Tempora mutantur is a Latin adage meaning "times change". It is also stated in various longer hexametric forms, most commonly Tempora mutantur, nos et mutamur in illis, meaning "Times change, and we change with them". The phrase is not found in Classical Latin, but is a variant of phrases of Ovid, to whom it is sometimes misattributed. Instead, it dates to early/mid 16th century Germany, in the context of the Protestant Reformation, and it subsequently was popularized in various forms. See history for history and other forms.
Regarding the form:
- Tempora mutantur, nos et mutamur in illis
- strictly translated as:
- "Times change, and we change with them."
Like many adages and proverbial or wisdom maxims drawn from the Latin cultural tradition, this line is a hexameter: the rhythmical verse, typical of the great epic poetry, both in Greek and Latin literature. All other Latin verses cited in this page are hexameters as well.
The fact that et (and) is following nos and being accented in the hexameter's rhythm, attributes an emphasis to it. In this position et works as a short form of etiam; meaning: "also, too" or "even". So a correct translation is "and we too", instead of the simple "and we".
The verb mūtō means both "to move" and "to change", so an alternate reading is "The times move [on], and we move [along] in them." This recalls the image of time as a river, moving along, as in Heraclitus' Πάντα ῥεῖ (panta rhei) "everything is in a state of flux".
"Tempora" is a neuter plural and the subject of the first clause, meaning "times". "Mutantur" is a third person plural present passive, meaning "are changed" literally. "Nos" is the personal pronoun and subject of the second clause, meaning "we". "Et" here does not mean "and" but "also", so it is best translated as "and also". "Mutamur" is the first person plural present passive, meaning "are changed" as well. "In illis" is an ablative plural referring back to "tempora" and so means "with them". The sentence is also in hexameter.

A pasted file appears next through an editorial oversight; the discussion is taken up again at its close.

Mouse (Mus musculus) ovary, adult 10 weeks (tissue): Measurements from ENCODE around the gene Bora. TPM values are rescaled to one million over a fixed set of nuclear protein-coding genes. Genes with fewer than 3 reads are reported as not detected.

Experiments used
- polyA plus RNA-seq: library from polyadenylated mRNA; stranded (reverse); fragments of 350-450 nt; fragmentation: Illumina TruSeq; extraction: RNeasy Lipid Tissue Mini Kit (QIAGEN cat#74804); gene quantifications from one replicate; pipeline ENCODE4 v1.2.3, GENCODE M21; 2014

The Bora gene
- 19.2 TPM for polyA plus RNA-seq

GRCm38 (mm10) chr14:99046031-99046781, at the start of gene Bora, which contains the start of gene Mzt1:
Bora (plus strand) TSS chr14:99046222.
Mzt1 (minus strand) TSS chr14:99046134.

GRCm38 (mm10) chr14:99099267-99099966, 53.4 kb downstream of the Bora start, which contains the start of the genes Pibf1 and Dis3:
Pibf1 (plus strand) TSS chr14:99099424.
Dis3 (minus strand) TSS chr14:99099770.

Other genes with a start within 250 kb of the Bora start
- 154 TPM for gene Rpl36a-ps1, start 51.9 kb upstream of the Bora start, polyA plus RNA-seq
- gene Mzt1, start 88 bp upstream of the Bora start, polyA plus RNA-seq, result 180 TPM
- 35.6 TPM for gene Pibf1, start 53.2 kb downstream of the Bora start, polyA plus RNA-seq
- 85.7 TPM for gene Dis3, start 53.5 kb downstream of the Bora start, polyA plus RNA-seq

The notion of change, of everything changing, dates in Western philosophy at least to Heraclitus, and is summarized in Ancient Greek as panta rhei (πἀντα ρει, "everything flows"). The Latin formulation tempora mutantur is not classical, and does not have a generally accepted attribution – it is often identified as "traditional" – though it is frequently misattributed, particularly to Ovid. It is typically considered a variant of omnia mutantur "everything changes", specifically from Ovid's Metamorphoses, in the phrase omnia mutantur, nihil interit "everything changes, nothing perishes". However, the earliest attestation is from the German theologian Caspar Huberinus (1500–1553), who instead uses tempora mutantur as a variant of tempora labuntur "time slips away", from Ovid's Fasti. The phrase tempora mutantur may thus be seen as a hybrid of tempora labuntur and omnia mutantur, both from Ovid.
Various longer Latin forms and vernacular translations appear in 16th and early 17th century; these are discussed below.
The earliest attestations are in German Latin literature of the 16th century:
- Tempora labuntur, tacitisque senescimus annis,
- et fugiunt freno non remorante dies.
- The times slip away, and we grow old with the silent years,
- and the days flee unchecked by a rein.
Fasti was popular in the 16th century, and this passage, near the end of the last extant book of the Fasti, is interpreted as expressing the poet's own old age.
Huberinus rewrites the second line as:
- Tempora labuntur, tacitisque senescimus annis;
- Tempora mutantur, nosque mutamur in illis.
- "Times are slipping away, and we get older by (through, during, with, because of) the silent years"
- (nosque = the same as nos et, with different hexameter rhythm)
The German translation is added in 1565 by Johannes Nas:
- Tempora mutantur et nos mutamur in ipsis;
- Die zeit wirdt verendert / vnd wir in der zeit.